Thursday, August 30, 2007

Recent Media Matters program and relevance to Civic/Citizen Journalism

The August 26, 2007 "Media Matters" radio program -- the broadcast hosted by Robert McChesney of the University of Illinois -- featured a fascinating discussion with Geneva Overholser of the Missouri School of Journalism. Overholser, who has a long print journalism career with such publications as the Des Moines Register and the Washington Post, talked at length about two items that have increasingly led to a disconnect between the larger dailies and their communities. Both of the concerns they discussed -- the increasing demand for profits and dysfunctional newsroom attempts to provide objectivity -- are very pertinent. However, my concern with this line of criticism are two: 1) it has been long discussed and often provides no new insights and 2) at times it focuses more on symptoms of newspapers' increasing problems and not so much on the root causes.

What may be one of those root causes? Well, how about entrenched ways of conceptualizing the newsgathering process? By that, I mean that there are certain "protective" ways print newsrooms go about deciding how they will define, research, gather and report news. To me, this is one of the long-standing lessons of the public/civic journalism movement. These concerns about the newsrooms "sociology of work" were pointed out long before the current criticisms about the shrinking of newsrooms, the increasing profit orientation of news operations and the drift of consumers to online news sources. In fact, the press's detached way of looking at the world and then deciding on how to report on it is a significant factor in the legacy media's downturn -- a cautionary note for those who believe that the migration to the online world will be a panacea for journalism's lack of relevance to many Americans. What needs fuller exploration, by watchdogs, journalists and academics, is how journalism's protective stance has undermined its pertinence to communities across the country.

There is no better example of a "fortress journalism" (a term popularized by Steven Smith of the Spokane Spokesman-Review and others) mentality than the almost-visceral hostility the St. Louis Journalism Review has displayed against public/civic journalism. In fact, when the publication's editor, Ed Bishop, recently wrote his farewell column, he citied the publication's resistance against the movement as one of his proudest moments. I couldn't resist the opportunity to write to them on how this particular proclamation spoke volumes about the troubles of both the current printed press and press criticism.

Another kind of bishop's tale
Burton St. John III.
St. Louis
Journalism Review 37.294 (March 2007): p5(1).

It's a bit disheartening when a respected observer like Ed Bishop, in singling out one of SJR's biggest accomplishments during his tenure, chooses to belabor how the publication successfully fought against the public-journalism movement. In spending about seven paragraphs on this subject, I couldn't avoid being impressed that his maintaining that the SJR had "won" had a hollow ring.

What was gained in the victory, especially for the contemporary daily
newspaper? Let's see, major dailies are losing circulation every year (as has been the habit for several decades now), newsrooms are facing continual cuts in resources as ownership profit motives prevail and surveys consistently reveal that younger Americans get most of theirnews from sources like the Internet, TV news and even the Daily Show.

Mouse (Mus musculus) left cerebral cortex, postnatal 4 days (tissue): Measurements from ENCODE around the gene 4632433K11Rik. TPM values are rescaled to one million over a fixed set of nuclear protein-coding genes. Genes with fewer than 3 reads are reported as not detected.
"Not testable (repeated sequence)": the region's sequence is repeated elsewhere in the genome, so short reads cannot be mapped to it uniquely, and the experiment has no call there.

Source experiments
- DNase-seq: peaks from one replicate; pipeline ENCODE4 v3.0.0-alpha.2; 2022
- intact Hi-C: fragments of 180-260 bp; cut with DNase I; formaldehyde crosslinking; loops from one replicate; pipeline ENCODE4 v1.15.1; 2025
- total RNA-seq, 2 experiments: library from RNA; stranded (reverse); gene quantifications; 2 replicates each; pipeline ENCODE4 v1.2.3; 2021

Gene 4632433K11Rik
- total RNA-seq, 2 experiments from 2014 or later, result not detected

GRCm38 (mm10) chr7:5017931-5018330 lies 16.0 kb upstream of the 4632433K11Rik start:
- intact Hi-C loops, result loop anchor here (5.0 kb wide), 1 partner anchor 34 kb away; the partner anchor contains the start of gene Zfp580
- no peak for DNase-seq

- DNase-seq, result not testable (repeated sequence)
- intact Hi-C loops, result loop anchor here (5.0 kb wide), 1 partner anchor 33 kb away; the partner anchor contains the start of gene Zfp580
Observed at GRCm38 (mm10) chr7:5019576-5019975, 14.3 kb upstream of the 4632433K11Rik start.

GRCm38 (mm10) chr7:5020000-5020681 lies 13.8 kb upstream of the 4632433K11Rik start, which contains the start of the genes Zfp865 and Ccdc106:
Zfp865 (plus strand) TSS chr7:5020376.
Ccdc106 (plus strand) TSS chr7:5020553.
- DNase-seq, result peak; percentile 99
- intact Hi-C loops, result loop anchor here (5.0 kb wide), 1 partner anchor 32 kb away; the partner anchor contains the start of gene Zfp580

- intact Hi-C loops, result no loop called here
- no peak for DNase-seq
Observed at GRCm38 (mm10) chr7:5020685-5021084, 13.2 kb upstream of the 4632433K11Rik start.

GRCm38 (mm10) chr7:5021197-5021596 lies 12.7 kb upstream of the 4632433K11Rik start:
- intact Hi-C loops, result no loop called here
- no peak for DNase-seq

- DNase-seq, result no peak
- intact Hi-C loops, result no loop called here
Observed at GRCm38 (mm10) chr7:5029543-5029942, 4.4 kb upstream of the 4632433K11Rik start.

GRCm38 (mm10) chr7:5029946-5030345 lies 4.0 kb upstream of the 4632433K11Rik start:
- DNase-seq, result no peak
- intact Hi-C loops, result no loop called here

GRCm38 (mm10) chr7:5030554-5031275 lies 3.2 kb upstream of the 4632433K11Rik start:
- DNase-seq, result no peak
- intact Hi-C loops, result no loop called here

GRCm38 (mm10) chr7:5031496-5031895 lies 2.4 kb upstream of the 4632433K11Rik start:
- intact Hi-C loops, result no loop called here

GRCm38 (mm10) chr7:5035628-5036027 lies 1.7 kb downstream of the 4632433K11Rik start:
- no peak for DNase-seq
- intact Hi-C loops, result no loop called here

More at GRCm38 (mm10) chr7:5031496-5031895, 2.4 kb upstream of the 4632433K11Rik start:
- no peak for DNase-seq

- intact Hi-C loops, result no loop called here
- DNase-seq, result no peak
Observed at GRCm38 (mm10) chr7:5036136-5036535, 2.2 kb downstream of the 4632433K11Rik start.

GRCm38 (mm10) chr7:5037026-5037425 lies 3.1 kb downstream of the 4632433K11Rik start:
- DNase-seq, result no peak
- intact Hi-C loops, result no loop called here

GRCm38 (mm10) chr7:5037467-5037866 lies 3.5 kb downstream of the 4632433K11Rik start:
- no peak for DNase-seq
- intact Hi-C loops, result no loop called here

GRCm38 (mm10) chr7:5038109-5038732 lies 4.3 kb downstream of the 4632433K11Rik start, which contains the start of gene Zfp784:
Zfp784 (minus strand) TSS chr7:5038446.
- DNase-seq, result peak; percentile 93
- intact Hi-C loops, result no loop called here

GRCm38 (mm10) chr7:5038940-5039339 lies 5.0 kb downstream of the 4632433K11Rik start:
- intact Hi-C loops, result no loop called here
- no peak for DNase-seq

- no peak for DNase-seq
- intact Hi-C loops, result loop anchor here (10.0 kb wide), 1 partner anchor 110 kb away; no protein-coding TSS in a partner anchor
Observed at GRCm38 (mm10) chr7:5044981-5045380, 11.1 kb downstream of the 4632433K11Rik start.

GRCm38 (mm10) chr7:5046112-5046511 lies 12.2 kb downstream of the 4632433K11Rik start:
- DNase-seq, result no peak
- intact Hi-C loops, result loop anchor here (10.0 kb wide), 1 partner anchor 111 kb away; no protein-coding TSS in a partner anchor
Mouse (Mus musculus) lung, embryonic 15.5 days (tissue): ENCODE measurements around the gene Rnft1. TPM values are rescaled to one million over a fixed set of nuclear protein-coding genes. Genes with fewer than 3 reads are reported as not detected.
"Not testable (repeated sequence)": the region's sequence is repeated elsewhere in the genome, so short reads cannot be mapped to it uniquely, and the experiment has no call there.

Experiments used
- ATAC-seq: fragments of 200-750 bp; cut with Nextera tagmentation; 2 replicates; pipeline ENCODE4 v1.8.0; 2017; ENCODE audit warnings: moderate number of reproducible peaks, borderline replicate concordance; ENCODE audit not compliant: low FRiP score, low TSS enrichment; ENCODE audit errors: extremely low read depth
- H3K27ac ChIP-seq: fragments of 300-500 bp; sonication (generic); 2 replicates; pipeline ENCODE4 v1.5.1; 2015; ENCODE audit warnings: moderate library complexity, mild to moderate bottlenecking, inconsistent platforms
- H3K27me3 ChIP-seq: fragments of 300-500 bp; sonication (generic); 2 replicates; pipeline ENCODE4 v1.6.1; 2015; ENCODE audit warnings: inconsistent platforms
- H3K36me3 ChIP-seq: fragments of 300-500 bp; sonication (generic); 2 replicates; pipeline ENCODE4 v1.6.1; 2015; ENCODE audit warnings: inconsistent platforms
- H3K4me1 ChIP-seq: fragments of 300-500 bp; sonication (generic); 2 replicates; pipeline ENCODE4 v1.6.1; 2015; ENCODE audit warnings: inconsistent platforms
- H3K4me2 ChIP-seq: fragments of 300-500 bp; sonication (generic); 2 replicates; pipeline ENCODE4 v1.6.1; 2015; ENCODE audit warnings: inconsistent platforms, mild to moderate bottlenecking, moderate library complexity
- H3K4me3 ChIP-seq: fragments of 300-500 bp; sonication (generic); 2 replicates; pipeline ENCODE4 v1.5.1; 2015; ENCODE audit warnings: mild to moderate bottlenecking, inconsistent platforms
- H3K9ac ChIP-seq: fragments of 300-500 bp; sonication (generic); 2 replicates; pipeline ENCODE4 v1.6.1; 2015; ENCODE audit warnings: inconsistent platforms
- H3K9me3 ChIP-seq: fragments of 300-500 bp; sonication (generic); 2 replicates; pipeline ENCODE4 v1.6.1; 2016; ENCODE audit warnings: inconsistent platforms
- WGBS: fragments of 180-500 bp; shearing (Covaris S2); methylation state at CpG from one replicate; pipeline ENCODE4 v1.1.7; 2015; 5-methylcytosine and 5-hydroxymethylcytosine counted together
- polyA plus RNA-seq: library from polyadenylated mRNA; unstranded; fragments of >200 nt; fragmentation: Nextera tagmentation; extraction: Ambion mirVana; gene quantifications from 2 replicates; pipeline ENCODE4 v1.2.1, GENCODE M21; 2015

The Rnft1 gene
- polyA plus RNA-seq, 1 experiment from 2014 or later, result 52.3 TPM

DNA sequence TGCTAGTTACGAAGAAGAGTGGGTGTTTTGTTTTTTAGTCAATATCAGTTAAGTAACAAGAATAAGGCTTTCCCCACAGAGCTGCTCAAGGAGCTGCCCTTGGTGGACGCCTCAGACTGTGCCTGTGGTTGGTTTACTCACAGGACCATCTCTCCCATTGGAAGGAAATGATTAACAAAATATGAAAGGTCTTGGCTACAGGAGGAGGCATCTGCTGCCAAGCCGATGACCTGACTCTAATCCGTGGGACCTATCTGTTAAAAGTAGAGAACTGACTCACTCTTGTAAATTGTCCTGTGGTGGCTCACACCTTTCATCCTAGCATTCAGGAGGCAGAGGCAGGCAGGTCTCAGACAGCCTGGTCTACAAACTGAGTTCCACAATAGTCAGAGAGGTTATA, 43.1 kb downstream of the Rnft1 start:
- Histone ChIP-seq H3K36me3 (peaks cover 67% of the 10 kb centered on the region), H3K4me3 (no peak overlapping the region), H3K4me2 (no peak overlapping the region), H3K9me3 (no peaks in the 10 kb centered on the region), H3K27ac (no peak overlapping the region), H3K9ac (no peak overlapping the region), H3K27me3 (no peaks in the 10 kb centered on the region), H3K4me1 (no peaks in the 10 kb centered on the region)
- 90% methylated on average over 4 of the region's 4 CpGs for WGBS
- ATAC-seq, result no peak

What a reassuring win for SJR. Granted, Bishop is correct that the public
journalism movement was fraught with problems, but the one that I have been the most intrigued with over the years is the one that he, and other working press critics, won't own up to. It's hinted at right there in Bishop's own barbs toward the professors and funding organizations that championed the movement. Such rhetoric has been going on for years from press detractors, and it all points to suspicion (often justifiable) that outsiders with an agenda will get into the newsroom and muck up the integrity and credibility of the news workers. This defensive prism(which has been around for about 80 years) that many journalists used to evaluate public journalism is a greatly underappreciated dynamic.
Why? Because, rather than question the conventions at play in your workplace, it's so much easier to point at how the interlopers just don't get it, and then resist.

And who really benefited from that resistance? I would maintain that the
current crop of news owners see rewards from the movement's failures. After all, engaging the public to find out what they see as news is much more costly than continuing with such conventions as covering spats between local officials, devoting stories to celebrity mishaps or chasing down accounts of bizarre criminal behavior. Since these servings of "news" don't relate to many Americans' daily lives, no wonder newspapers are having trouble being relevant to their local communities.

At its core, despite its failings, misdirections and mistakes, the
public-journalism movement advocated that journalism worked better when it connected with, and included, citizen voices. Newspapers, in particular, have the resources, talent and inclination to provide these kinds of stories. But it only happens in spurts, and it is waning. So, Bishop wants to celebrate an SJR victory? In light of all this, it appears a shallow proclamation indeed.

Burton St. John III,
Assistant Professor, Communications
Old Dominion

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